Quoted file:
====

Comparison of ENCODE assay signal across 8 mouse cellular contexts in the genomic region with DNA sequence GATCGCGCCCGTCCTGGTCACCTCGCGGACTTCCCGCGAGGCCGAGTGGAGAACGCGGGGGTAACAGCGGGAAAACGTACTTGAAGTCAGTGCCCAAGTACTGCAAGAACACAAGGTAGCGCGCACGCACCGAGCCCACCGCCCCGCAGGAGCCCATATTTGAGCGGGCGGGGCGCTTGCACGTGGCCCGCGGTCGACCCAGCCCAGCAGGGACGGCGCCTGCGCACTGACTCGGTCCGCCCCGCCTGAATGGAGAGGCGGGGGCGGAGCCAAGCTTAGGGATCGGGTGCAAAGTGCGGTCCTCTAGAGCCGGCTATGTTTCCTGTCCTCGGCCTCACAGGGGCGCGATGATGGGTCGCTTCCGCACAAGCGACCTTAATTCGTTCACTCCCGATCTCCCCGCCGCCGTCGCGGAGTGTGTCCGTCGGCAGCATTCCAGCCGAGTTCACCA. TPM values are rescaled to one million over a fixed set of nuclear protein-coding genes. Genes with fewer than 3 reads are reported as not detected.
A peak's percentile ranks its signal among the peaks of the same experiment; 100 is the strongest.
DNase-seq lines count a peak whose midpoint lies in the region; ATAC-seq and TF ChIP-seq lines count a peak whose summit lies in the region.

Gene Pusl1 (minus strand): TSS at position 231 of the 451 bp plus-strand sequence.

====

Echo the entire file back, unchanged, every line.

Comparison of ENCODE assay signal across 8 mouse cellular contexts in the genomic region with DNA sequence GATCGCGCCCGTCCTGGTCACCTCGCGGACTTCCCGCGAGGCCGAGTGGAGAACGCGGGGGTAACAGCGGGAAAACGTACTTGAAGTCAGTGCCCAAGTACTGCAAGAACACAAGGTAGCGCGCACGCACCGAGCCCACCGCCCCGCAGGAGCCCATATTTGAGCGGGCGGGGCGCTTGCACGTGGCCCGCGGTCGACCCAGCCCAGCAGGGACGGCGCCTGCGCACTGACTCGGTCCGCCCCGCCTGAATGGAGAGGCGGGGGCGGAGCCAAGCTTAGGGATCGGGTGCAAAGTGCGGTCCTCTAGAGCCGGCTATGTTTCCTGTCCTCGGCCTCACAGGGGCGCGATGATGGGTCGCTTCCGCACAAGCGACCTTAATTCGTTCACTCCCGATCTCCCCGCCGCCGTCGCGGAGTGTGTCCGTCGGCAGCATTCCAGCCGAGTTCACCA. TPM values are rescaled to one million over a fixed set of nuclear protein-coding genes. Genes with fewer than 3 reads are reported as not detected.
A peak's percentile ranks its signal among the peaks of the same experiment; 100 is the strongest.
DNase-seq lines count a peak whose midpoint lies in the region; ATAC-seq and TF ChIP-seq lines count a peak whose summit lies in the region.

Gene Pusl1 (minus strand): TSS at position 231 of the 451 bp plus-strand sequence.